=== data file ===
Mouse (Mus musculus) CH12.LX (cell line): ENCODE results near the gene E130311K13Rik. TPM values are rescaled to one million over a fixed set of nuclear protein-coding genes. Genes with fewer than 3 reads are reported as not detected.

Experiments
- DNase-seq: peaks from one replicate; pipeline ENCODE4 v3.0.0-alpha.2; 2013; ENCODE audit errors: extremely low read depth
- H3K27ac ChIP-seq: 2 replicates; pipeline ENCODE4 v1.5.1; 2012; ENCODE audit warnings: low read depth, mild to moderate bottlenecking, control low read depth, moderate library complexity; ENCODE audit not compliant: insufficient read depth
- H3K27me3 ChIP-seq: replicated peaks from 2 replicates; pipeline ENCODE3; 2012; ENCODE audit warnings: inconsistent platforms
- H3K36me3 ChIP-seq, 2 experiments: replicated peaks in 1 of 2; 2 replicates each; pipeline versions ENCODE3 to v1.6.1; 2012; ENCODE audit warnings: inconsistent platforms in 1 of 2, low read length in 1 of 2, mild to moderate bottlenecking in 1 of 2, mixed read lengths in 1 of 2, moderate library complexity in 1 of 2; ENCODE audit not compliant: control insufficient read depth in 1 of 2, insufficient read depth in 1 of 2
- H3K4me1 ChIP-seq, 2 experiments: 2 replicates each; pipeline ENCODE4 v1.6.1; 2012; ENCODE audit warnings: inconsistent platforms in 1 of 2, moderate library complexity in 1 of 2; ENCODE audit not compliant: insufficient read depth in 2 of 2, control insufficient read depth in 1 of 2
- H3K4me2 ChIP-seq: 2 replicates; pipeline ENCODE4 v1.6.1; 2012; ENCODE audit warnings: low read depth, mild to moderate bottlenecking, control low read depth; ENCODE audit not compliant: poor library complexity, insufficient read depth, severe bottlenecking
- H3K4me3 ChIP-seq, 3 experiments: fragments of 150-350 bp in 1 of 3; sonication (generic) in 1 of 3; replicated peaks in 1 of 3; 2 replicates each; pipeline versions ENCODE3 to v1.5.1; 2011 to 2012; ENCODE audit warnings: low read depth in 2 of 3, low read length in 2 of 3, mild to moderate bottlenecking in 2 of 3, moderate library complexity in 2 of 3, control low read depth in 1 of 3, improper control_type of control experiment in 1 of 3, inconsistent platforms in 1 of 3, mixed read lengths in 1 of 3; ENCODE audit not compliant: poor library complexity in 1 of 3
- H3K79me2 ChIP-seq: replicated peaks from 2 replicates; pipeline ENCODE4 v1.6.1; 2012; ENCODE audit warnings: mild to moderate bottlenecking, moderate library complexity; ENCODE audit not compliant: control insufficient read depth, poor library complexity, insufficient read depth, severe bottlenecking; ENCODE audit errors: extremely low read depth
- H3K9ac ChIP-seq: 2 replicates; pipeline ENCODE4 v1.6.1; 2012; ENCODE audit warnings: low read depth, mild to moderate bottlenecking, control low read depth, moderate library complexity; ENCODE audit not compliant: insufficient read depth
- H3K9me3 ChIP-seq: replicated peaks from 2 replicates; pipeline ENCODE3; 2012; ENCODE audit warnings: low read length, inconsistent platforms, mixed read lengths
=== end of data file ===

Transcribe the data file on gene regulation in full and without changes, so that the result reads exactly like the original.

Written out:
Mouse (Mus musculus) CH12.LX (cell line): ENCODE results near the gene E130311K13Rik. TPM values are rescaled to one million over a fixed set of nuclear protein-coding genes. Genes with fewer than 3 reads are reported as not detected.

Experiments
- DNase-seq: peaks from one replicate; pipeline ENCODE4 v3.0.0-alpha.2; 2013; ENCODE audit errors: extremely low read depth
- H3K27ac ChIP-seq: 2 replicates; pipeline ENCODE4 v1.5.1; 2012; ENCODE audit warnings: low read depth, mild to moderate bottlenecking, control low read depth, moderate library complexity; ENCODE audit not compliant: insufficient read depth
- H3K27me3 ChIP-seq: replicated peaks from 2 replicates; pipeline ENCODE3; 2012; ENCODE audit warnings: inconsistent platforms
- H3K36me3 ChIP-seq, 2 experiments: replicated peaks in 1 of 2; 2 replicates each; pipeline versions ENCODE3 to v1.6.1; 2012; ENCODE audit warnings: inconsistent platforms in 1 of 2, low read length in 1 of 2, mild to moderate bottlenecking in 1 of 2, mixed read lengths in 1 of 2, moderate library complexity in 1 of 2; ENCODE audit not compliant: control insufficient read depth in 1 of 2, insufficient read depth in 1 of 2
- H3K4me1 ChIP-seq, 2 experiments: 2 replicates each; pipeline ENCODE4 v1.6.1; 2012; ENCODE audit warnings: inconsistent platforms in 1 of 2, moderate library complexity in 1 of 2; ENCODE audit not compliant: insufficient read depth in 2 of 2, control insufficient read depth in 1 of 2
- H3K4me2 ChIP-seq: 2 replicates; pipeline ENCODE4 v1.6.1; 2012; ENCODE audit warnings: low read depth, mild to moderate bottlenecking, control low read depth; ENCODE audit not compliant: poor library complexity, insufficient read depth, severe bottlenecking
- H3K4me3 ChIP-seq, 3 experiments: fragments of 150-350 bp in 1 of 3; sonication (generic) in 1 of 3; replicated peaks in 1 of 3; 2 replicates each; pipeline versions ENCODE3 to v1.5.1; 2011 to 2012; ENCODE audit warnings: low read depth in 2 of 3, low read length in 2 of 3, mild to moderate bottlenecking in 2 of 3, moderate library complexity in 2 of 3, control low read depth in 1 of 3, improper control_type of control experiment in 1 of 3, inconsistent platforms in 1 of 3, mixed read lengths in 1 of 3; ENCODE audit not compliant: poor library complexity in 1 of 3
- H3K79me2 ChIP-seq: replicated peaks from 2 replicates; pipeline ENCODE4 v1.6.1; 2012; ENCODE audit warnings: mild to moderate bottlenecking, moderate library complexity; ENCODE audit not compliant: control insufficient read depth, poor library complexity, insufficient read depth, severe bottlenecking; ENCODE audit errors: extremely low read depth
- H3K9ac ChIP-seq: 2 replicates; pipeline ENCODE4 v1.6.1; 2012; ENCODE audit warnings: low read depth, mild to moderate bottlenecking, control low read depth, moderate library complexity; ENCODE audit not compliant: insufficient read depth
- H3K9me3 ChIP-seq: replicated peaks from 2 replicates; pipeline ENCODE3; 2012; ENCODE audit warnings: low read length, inconsistent platforms, mixed read lengths